- On the prochoice side: The tendency to disbelieve, even dismiss or silence or disparage, women who themselves perceive and describe their abortions as devastating, violent losses...as if such women were by definition "babies," or pawns of the patriarchy, or hypocrites, or biters of the prochoice feminist hands that supposedly fed them their greatest & most foundational of rights (scapegoating, prochoice variant).
- On the prolife side: The tendency to link post-abortion recovery programs to the attainment of specific, narrow religious or political outcomes that may not serve the healing processes of many women who seek healing--and (scapegoating, prolife variant) to cast abortion as an individual women's "personal sin," as if the abject failure of the larger society to support her (and her fetus, once conceived) with nonlethal options could not possibly have anything to do with the fact of the abortion.
Just as not all combatants react the same way to war, not all women who have abortions undergo a debilitating psychological crisis afterwards. On the other hand, again just like combat, abortion is not exactly fun for anybody. And I suspect that, just as with the mental health effects of war, the repercussions of abortion often go unrecognized and unhealed because the practice and scientific research on it are so embroiled in all sorts of political interests that fear, in their own different ways, for their own different reasons, the whole of the truth about it.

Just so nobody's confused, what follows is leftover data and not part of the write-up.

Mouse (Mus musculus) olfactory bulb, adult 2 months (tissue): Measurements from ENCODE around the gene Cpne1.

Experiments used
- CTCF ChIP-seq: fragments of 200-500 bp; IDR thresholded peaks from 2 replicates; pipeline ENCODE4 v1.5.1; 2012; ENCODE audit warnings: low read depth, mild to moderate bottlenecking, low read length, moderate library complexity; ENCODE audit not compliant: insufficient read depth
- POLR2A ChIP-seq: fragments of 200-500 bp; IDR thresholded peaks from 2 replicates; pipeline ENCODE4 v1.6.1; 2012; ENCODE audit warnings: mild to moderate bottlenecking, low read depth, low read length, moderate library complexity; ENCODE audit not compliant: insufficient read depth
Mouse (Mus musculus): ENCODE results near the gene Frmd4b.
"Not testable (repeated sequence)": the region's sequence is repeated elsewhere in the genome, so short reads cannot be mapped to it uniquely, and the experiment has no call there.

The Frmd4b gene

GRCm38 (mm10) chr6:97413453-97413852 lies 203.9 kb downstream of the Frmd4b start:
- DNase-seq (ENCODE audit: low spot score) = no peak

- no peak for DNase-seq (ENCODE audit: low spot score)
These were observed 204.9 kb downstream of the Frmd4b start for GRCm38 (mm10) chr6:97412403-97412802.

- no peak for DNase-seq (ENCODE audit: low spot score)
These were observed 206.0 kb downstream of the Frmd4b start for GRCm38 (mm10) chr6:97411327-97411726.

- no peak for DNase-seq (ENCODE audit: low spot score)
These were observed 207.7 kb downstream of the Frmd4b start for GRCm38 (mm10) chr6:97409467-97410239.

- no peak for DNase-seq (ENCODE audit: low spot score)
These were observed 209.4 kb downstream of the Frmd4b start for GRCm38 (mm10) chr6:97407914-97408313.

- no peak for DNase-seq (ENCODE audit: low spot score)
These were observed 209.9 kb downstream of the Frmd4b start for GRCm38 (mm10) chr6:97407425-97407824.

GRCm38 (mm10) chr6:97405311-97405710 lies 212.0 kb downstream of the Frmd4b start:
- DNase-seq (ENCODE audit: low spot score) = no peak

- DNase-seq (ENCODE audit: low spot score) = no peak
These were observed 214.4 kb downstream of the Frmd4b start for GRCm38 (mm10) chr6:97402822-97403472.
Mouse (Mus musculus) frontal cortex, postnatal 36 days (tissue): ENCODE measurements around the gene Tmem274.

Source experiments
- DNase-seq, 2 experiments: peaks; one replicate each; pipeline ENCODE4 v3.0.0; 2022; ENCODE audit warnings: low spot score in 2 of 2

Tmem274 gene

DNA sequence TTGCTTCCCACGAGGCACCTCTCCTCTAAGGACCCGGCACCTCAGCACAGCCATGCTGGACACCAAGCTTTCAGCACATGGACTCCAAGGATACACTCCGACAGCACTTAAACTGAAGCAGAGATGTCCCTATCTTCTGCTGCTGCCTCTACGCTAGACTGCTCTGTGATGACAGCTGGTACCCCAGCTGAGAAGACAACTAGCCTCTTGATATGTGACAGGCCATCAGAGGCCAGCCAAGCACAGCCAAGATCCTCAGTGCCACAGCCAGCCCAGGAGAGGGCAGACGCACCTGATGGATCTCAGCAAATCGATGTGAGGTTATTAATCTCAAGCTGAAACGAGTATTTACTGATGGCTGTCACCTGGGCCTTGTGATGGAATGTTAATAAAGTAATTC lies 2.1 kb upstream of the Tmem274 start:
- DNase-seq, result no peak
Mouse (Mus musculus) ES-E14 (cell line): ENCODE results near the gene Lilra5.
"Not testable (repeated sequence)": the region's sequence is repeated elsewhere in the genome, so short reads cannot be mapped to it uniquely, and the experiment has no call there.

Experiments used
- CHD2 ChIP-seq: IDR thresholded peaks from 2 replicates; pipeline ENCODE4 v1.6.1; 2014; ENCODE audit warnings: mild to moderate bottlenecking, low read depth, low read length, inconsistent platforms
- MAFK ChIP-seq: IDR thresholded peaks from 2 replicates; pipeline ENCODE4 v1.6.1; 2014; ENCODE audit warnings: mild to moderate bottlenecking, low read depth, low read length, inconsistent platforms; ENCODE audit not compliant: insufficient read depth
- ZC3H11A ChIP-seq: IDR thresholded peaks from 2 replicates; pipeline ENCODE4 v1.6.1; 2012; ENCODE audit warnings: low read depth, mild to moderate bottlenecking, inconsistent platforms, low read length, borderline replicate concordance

For so many women, of all kinds, to their own understanding, abortion is hell. Like war. And why shouldn't we listen to and and take them at their word--just like we should listen to and take deeply suffering combatants--the very people our collective failures and violations sent into battle-- at their word?
This doesn't in and of itself settle, of course, the ethics and law of abortion. But it counts. It counts a lot. Every story counts--including the ones that other people want least to hear, the ones that don't fit the established, rigid ideological parameters. Indeed, I'd venture: those are precisely the stories that have the most power to transform political and other human systems for the better.
From my vantage point, the question is not so much, "Whose side wins this one?"
- What can we all do to ensure relief for the root causes of abortion, so that women (and their children) stop getting punished for our own failures of help and care?
- What can we all do to best promote the healing of those for whom prevention is already too late?